The model was covered in feathers cut out from old grey material (by mum) and coating in a litre of PVA glue before colour spraying to give the bird its real effect. I thought I would share with you here my list of components which created the bird:

Body, Head and Tail - made from insulation board
Eyes - polysterene balls cut in half
Beak - cut off end of a plastic coat hanger
Legs and feet - hollow plastic tube with electrical cable for the talons.
Feathers - piece of old material.
Wing tips and tail tips -  turkey quill feathers
Colours - spray paint.

Of course I wanted the Hen Harrier to be ringed (you never know we might re-trap it one day) and know they are colour ringed with 3 letters and 3 numbers - mine are FIN ( that's me ) and 132 which is a memorable date for me.

Here it is hovering above our porch roof held on by a sturdy piece of timber ( let's hope it doesn't get too windy, although I would sort of like to see it soaring over the village).

A close up picture of the finished Hen Harrier showing our number for the scarecrow competition. If I am lucky enough to win, there is prize money, and I will be donating this to RSPB Skydancer.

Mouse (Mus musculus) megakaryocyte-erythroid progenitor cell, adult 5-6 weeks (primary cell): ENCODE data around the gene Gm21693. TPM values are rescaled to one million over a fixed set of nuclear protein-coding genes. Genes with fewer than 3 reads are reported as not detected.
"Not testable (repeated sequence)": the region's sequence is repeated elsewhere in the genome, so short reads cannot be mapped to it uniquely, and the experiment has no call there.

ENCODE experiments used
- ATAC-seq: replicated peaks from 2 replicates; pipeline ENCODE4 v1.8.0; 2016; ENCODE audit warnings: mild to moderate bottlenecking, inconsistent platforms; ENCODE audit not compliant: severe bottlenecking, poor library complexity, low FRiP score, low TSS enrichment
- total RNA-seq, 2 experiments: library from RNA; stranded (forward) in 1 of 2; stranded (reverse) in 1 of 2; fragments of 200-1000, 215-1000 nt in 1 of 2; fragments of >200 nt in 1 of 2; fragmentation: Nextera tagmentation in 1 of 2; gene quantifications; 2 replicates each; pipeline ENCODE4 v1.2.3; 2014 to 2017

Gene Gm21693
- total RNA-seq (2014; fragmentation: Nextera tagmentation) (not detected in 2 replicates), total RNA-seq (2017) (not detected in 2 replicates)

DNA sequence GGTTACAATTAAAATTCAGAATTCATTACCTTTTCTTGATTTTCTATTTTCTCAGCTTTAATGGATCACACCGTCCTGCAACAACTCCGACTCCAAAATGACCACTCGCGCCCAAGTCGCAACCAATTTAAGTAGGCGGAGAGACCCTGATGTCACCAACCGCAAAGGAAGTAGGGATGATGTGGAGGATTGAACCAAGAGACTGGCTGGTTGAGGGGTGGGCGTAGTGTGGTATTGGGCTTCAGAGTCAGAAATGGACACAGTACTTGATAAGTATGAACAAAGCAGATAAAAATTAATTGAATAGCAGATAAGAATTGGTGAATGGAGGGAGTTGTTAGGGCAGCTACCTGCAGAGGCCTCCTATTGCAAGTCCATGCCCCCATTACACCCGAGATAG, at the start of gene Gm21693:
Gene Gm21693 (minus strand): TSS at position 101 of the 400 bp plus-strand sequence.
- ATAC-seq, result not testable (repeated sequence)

What Can We Do To Make A Difference?

Well, there are lots of amazing people really trying to make a difference, and there are ways in which we can all help.

Mark Avery is really doing a lot to raise awareness and make a difference. If you read through his blog you will learn lots about the decline of Hen Harriers in England. Mark is also organising a demonstration to raise awareness, so you could give up some time and attend Hen Harrier Day.

You can sign Mark Avery's petition to ban driven Grouse shooting and help let the Hen Harrier numbers recover.

You could also choose not to eat Grouse at home or in restaurants and even question the chefs on where their game comes from and if there are breeding Hen Harriers on the estate.